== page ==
# Continuous mapping theorem and random vectors

My question is on whether or not continuous mapping theorem can be applied to elements of a random vector.

Consider $$[X_n,Y_n] \rightarrow [\mu, \sigma]$$

Would it also be true that for any continuous function $$f$$ on all real numbers,

$$f[X_n,Y_n] \rightarrow f[\mu,\sigma]$$

• I wander why you used the symbols $\mu$ and $\sigma$, random vectors converge to random vectors, not to moments. – carlo Nov 11 '19 at 22:49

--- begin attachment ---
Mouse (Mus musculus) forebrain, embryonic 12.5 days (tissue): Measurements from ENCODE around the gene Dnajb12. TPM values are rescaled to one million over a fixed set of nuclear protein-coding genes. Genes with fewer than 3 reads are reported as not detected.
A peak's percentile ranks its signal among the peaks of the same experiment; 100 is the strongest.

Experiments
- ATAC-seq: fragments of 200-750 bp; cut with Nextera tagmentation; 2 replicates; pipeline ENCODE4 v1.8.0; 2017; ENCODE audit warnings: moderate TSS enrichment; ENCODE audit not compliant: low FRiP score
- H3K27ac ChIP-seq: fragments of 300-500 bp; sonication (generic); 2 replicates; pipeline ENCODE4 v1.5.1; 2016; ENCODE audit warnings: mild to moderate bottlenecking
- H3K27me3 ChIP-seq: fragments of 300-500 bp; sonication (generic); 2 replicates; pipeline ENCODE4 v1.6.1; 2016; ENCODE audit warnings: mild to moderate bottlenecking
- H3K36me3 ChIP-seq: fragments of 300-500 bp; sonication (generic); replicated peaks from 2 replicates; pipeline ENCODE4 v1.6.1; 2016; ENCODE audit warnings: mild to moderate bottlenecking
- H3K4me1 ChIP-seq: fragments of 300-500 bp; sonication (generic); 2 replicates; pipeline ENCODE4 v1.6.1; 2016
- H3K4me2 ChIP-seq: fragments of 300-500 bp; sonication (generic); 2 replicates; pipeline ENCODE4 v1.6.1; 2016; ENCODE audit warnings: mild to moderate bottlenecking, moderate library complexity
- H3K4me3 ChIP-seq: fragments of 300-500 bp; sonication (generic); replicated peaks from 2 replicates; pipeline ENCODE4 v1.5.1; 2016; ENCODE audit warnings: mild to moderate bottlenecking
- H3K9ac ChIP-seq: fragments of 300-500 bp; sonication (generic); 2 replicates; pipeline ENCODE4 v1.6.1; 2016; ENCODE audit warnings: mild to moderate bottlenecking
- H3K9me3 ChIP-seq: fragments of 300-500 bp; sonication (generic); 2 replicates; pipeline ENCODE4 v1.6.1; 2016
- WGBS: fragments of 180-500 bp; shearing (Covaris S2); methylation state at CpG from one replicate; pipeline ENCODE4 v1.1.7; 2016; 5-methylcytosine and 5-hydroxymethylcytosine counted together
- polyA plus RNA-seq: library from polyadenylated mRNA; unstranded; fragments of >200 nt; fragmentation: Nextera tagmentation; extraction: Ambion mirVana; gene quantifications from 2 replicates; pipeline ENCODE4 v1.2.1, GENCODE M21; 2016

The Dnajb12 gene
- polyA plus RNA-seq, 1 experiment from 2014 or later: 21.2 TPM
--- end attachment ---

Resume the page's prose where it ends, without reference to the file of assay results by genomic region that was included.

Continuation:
• Could you please explain what the notation "$f\left[X_n,Y_n\right]$" might possibly mean when $f$ is a function "on all real numbers"?? – whuber Nov 12 '19 at 15:07
• I mean like f(X,Y)=X+Y or f(X,Y)=log(X/Y). To give more context, say sample mean converges to population mean. By continuous mapping, f(sample mean) converges to f(pop mean), right? So what I am asking is if instead of sample mean, I have vector of 2 sample means. – Marj Nov 12 '19 at 19:10
• en.wikipedia.org/wiki/Continuous_mapping_theorem#Statement – whuber Nov 13 '19 at 14:27